Regulatory Crackdown On Goldman Begins
First the Fed, now Goldman Sachs. Hot off the presses:
Examiners at the Financial Regulatory Authority, the industry
self-regulatory body known as Finra, and the Securities and Exchange
Commission intend to ask Goldman for more information on these weekly
get-togethers, people familiar with the matter said.
This of course is in relation to the article that the WSJ printed yesterday on advance research looks that Goldman was providing to its preferential clients.
The huddles currently aren't disclosed in Goldman's long-term research,
although the firm Monday discussed adding disclosure on its client Web
site about the service. Some other firms, such as Morgan Stanley, also
give stock ideas to clients, but disclose the service in their
longer-term research and on their Web site.
Securities laws require firms such as Goldman to engage in "fair
dealing with customers" and prohibit analysts from issuing opinions
that are at odds with their true beliefs about a stock. Research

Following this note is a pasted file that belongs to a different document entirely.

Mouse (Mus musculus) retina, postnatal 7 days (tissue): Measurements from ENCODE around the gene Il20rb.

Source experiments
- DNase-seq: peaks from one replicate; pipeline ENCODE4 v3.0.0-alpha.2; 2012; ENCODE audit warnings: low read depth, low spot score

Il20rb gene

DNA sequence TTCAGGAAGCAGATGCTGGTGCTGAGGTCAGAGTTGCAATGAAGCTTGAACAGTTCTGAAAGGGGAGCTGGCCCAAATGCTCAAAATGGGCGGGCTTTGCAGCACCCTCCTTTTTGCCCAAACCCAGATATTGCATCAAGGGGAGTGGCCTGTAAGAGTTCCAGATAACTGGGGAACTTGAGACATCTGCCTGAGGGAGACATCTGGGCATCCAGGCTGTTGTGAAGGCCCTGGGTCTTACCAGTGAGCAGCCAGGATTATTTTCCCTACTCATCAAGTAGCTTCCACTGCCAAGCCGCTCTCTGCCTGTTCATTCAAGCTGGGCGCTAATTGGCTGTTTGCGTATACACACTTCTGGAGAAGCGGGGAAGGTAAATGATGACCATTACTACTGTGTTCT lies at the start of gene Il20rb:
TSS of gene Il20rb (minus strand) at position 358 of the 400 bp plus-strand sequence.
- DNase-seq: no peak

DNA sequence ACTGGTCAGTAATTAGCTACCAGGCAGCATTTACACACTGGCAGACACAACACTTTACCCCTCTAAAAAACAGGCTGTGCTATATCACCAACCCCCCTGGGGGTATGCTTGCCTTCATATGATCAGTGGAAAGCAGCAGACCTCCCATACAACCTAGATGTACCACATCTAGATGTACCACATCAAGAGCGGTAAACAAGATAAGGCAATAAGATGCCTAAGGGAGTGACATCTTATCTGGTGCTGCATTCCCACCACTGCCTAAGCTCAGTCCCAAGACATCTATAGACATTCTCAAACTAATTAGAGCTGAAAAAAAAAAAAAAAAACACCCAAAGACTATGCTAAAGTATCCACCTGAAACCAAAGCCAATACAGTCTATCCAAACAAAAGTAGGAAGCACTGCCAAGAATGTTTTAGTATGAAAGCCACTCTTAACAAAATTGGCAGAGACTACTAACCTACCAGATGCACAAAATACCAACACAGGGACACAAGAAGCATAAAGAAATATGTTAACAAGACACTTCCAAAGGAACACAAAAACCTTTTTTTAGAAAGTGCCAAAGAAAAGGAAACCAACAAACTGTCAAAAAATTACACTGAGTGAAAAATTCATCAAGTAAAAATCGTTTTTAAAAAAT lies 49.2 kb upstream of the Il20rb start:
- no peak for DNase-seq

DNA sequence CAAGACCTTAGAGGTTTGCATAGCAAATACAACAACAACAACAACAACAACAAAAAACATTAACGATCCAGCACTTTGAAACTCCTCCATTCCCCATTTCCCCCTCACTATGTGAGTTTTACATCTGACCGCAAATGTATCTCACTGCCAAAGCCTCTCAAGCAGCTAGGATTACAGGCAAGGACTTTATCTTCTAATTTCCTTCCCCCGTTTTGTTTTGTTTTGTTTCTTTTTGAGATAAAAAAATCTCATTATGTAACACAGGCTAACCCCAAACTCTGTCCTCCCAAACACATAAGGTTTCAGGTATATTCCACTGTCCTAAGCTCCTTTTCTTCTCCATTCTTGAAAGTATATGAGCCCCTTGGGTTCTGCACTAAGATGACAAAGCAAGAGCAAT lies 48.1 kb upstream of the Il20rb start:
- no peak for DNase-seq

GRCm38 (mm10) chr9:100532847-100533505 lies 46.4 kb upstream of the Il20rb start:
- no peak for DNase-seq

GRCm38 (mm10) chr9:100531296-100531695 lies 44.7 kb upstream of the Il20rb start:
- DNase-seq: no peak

reports can often cause a stock to rise or fall.
Can someone please explain how FINRA and the SEC would actually chase the perpetrators of market injustice if it wasn't for the occasional articles in the mainstream media and the blogosphere providing them with the blueprints from A to Z of exactly how the big, "entrenched" firms game the "efficient" markets day in and day out?
Last time we checked, the SEC's 2009 budget was almost $1 billion. What the hell does this money go for aside for covering up massive market malfeasance and catching an occasional Ponzi after decades of ignoring incriminatory materials?
It is time to analyze whether the US public has any use for such worthless and expensive organizations as FINRA and the SEC, if at the end of the day the only way to fix a broken system is via a thousand "citizen's" cuts and bypassing Schapiro's utterly useless enterprise, whose only purpose is to serve as a springboard for cushy Wall Street General Counsel jobs.